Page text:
The Washington Times Daily - - WORLD - BY BILL GERTZ

Three Re­pub­li­can mem­bers of Con­gress are urg­ing De­fense Sec­re­tary Ash Carter to in­ves­ti­gate the se­cu­rity risks to Amer­i­can fa­cil­i­ties and mil­i­tary forces in South Korea posed by a Chi­nese telecom­mu­ni­ca­tions com­pany’s role in a new wire­less net­work in the coun­try.

“The United States can­not risk hav­ing its sen­si­tive or clas­si­fied in­for­ma­tion com­pro­mised by for­eign Chi­nese spy­ware that could pro­vide a means for Chi­nese au­thor­i­ties to ac­cess Amer­i­can data,” Rep. Steve Chabot, Sen. Mark Kirk and Sen. John Cornyn stated in the Dec. 22 let­ter. Mr. Chabot chairs the House Small Busi­ness Com­mit­tee. Mr. Kirk lost his re-elec­tion race in Illi­nois in Novem­ber, but Mr. Cornyn of Texas is the Se­nate Re­pub­li­can whip.

The con­cerns are fo­cused on Huawei Tech­nolo­gies, which has been linked to the Chi­nese mil­i­tary and in­tel­li­gence ser­vices by the U.S. govern­ment.

Ac­cord­ing to the law­mak­ers, South Korea’s govern­ment is in “ac­tive dis­cus­sions” with Huawei for a con­tract to build a na­tion­wide 5G — for fifth gen­er­a­tion — wire­less net­work.

“Huawei has been un­der in­tense scru­tiny from the U.S. govern­ment given its close ties to the Chi­nese govern­ment,” the law­mak­ers said, not­ing a 2012 House Per­ma­nent Se­lect Com­mit­tee on In­tel­li­gence probe that con­cluded that “Huawei may have de­lib­er­ately in­cor­po­rated vul­ner­a­bil­i­ties in its equip­ment that could be ex­ploited by the Chi­nese mil­i­tary and se­cu­rity ser­vices,” ac­cord­ing to the let­ter.

Ad­di­tion­ally, the fed­eral govern­ment’s Com­mit­tee on For­eign In­vest­ment in the United States, which mon­i­tors for­eign ac­qui­si­tions of U.S. as­sets, was urged by the com­mit­tee to ban Huawei from govern­ment con­tracts.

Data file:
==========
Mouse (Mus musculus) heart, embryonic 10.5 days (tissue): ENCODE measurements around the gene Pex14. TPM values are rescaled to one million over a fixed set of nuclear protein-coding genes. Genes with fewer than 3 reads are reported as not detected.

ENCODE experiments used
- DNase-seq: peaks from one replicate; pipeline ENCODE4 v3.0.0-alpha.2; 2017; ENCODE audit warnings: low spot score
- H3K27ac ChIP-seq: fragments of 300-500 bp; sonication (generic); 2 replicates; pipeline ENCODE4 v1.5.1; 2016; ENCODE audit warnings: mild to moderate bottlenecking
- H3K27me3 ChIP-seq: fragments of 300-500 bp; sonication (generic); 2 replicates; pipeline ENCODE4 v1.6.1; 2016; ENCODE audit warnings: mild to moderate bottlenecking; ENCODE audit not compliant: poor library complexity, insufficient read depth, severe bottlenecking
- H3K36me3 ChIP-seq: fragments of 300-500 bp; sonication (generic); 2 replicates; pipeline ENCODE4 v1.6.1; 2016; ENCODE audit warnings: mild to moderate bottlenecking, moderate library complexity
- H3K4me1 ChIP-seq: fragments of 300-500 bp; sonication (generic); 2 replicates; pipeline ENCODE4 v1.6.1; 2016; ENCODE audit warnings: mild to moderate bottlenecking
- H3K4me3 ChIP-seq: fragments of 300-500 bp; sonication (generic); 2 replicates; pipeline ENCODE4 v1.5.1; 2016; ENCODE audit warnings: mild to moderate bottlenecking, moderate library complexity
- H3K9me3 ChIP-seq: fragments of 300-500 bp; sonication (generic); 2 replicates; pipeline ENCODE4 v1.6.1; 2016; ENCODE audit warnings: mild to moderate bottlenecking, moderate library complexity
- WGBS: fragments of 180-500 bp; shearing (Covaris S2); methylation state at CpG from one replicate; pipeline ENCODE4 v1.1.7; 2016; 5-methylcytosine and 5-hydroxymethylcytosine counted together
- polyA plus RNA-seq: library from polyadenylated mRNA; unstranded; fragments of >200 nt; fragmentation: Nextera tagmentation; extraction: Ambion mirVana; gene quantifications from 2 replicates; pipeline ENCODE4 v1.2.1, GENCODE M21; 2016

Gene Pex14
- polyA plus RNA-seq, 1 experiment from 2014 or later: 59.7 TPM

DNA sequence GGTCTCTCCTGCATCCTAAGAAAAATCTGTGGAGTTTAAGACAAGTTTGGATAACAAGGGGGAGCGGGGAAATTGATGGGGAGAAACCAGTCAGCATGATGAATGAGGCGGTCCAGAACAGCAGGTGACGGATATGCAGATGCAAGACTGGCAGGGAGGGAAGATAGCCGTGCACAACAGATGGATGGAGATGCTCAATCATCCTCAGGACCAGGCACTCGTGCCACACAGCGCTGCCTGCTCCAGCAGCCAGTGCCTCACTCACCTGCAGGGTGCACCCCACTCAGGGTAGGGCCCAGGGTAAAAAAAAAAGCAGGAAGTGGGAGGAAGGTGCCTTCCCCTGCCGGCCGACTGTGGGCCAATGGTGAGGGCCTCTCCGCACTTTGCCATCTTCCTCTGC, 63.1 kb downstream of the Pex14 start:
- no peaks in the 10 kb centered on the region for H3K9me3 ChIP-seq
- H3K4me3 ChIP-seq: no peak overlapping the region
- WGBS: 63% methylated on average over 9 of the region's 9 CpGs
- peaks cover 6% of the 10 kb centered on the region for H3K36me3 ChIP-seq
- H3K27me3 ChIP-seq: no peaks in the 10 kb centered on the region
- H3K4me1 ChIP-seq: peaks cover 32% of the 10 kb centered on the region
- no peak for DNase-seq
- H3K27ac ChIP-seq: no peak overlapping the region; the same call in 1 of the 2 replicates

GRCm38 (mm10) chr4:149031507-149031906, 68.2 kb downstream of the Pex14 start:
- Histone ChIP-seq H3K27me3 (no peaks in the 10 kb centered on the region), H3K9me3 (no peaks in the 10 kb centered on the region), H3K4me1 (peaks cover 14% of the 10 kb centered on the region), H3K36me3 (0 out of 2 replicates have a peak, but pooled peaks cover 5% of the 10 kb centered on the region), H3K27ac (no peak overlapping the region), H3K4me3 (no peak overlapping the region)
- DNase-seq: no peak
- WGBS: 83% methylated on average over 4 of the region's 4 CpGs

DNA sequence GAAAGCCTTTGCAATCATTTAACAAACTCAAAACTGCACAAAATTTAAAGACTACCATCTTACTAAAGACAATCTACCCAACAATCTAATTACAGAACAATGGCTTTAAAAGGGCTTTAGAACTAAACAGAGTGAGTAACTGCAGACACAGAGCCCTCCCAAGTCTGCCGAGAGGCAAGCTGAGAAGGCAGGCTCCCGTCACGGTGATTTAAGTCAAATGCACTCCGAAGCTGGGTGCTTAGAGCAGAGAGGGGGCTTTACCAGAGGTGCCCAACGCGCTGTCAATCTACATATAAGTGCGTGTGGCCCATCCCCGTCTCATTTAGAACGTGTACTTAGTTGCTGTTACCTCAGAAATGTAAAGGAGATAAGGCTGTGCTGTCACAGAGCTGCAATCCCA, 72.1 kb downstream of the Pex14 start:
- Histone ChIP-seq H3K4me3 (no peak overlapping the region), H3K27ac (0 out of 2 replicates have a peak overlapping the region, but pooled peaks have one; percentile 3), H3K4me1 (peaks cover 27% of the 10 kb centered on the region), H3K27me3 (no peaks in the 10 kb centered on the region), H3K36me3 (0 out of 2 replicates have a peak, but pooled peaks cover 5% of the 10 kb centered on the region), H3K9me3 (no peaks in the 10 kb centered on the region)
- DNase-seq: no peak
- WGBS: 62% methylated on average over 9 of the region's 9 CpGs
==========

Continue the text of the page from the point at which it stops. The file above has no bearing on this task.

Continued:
“The find­ings of this re­port have led to a de facto ban on Huawei’s par­tic­i­pa­tion in ma­jor telecom­mu­ni­ca­tions projects in the United States and Aus­tralia,” the mem­bers said.

Huawei’s role in the South Korean net­work also raises cy­ber­se­cu­rity con­cerns. The net­work will sup­port “highly sen­si­tive ar­eas” such as U.S. mil­i­tary, in­tel­li­gence and diplo­matic fa­cil­i­ties, in­clud­ing an ad­vanced telecom­mu­ni­ca­tions net­work in Jeju-do, an is­land off the south­ern­most tip of the Korean penin­sula, the con­gress­men said.

The law­mak­ers warned that al­low­ing Huawei to take part in the net­work “pre­sents po­ten­tial se­cu­rity con­cerns about China’s in­creas­ing net­work pen­e­tra­tion across sen­si­tive ar­eas of the East China Sea.”

The new 5G net­work also could give China ac­cess to thou­sands of in­ter­net-linked de­vices called the “In­ter­net of Things” in the re­gion. “As such U.S. mil­i­tary, in­tel­li­gence, diplo­matic or civil­ian per­son­nel that con­nect to a Huawei-backed 5G net­work could have their data com­pro­mised,” they stated.

The let­ter also quoted for­mer Na­tional Se­cu­rity Agency Di­rec­tor Michael Hayden, who warned that Huawei in the past has “shared with the Chi­nese state in­ti­mate and ex­ten­sive knowl­edge of for­eign telecom­mu­ni­ca­tions sys­tems it is in­volved with.” The con­gress­men asked Mr. Carter to “in­ves­ti­gate the cy­ber se­cu­rity im­pli­ca­tions of Huawei’s po­ten­tial par­tic­i­pa­tion in the South Korea’s 5G net­work” and to raise the se­cu­rity con­cerns in dis­cus­sions with South Korean lead­ers.

Huawei spokesman Wil­liam Plum­mer said the com­pany is a lead­ing provider of telecom­mu­ni­ca­tions in­fra­struc­ture equip­ment that is “world­proven and trusted.” Huawei gear is used in over 170 mar­kets, in­clud­ing Europe, Asia, Africa, Latin and North Amer­ica, he said.

“These are demon­stra­ble facts,” he said. “These are not ru­mors, in­nu­endo, hearsay, or any other type of ground­less sug­ges­tions that can­not and have never been proven.”

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